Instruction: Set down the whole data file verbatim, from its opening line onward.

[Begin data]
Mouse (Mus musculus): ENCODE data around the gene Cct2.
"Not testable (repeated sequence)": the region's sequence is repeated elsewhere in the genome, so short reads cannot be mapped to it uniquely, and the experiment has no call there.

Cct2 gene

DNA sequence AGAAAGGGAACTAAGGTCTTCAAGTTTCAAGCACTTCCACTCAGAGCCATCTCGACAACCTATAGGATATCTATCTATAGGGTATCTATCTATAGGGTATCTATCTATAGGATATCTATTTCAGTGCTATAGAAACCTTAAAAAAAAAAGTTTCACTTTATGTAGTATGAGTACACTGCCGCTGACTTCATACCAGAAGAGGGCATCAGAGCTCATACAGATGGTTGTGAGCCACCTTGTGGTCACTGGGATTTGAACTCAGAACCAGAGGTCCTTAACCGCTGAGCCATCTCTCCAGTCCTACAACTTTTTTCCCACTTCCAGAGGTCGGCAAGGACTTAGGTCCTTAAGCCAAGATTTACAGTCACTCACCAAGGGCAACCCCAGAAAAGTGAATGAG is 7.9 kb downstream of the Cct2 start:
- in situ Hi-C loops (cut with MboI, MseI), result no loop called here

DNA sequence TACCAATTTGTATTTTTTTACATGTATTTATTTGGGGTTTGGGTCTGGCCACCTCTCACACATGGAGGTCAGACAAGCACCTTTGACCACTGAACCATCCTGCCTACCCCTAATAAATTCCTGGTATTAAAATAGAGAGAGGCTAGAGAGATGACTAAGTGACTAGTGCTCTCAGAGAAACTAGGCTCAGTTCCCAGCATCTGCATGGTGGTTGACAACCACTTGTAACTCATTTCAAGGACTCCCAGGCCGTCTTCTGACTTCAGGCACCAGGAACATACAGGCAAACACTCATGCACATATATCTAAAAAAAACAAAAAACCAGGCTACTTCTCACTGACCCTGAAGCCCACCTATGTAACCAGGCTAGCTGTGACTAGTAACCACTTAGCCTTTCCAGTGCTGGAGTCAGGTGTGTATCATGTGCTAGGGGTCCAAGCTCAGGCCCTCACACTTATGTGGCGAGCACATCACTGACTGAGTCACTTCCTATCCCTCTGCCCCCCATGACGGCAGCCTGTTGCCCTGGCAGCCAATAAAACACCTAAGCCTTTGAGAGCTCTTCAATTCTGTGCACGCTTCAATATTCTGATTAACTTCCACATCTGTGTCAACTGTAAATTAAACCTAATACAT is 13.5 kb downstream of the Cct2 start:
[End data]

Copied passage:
Mouse (Mus musculus): ENCODE data around the gene Cct2.
"Not testable (repeated sequence)": the region's sequence is repeated elsewhere in the genome, so short reads cannot be mapped to it uniquely, and the experiment has no call there.

Cct2 gene

DNA sequence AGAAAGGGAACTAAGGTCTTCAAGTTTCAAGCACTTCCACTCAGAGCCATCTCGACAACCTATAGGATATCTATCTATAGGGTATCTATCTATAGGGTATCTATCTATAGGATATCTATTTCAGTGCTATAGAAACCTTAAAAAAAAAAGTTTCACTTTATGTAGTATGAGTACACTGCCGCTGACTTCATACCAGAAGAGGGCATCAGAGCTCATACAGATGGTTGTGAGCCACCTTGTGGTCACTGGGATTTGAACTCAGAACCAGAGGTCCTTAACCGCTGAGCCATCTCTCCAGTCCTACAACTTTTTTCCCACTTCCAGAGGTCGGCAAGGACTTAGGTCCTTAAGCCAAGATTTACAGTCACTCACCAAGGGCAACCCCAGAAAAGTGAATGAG is 7.9 kb downstream of the Cct2 start:
- in situ Hi-C loops (cut with MboI, MseI), result no loop called here

DNA sequence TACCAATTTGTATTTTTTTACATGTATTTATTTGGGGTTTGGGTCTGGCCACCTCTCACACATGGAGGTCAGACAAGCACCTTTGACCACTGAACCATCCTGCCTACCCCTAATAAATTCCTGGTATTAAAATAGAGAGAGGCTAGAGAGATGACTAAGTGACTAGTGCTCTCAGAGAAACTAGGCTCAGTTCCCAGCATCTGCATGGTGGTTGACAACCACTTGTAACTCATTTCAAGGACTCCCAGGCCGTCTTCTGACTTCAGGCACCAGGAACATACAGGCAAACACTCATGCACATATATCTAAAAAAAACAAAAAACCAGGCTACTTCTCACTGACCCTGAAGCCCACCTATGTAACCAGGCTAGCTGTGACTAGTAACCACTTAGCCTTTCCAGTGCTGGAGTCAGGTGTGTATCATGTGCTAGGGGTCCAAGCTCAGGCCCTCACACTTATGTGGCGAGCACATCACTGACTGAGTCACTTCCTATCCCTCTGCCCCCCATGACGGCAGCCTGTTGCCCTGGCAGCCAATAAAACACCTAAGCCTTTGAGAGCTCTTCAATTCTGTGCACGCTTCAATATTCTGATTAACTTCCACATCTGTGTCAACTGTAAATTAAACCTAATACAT is 13.5 kb downstream of the Cct2 start: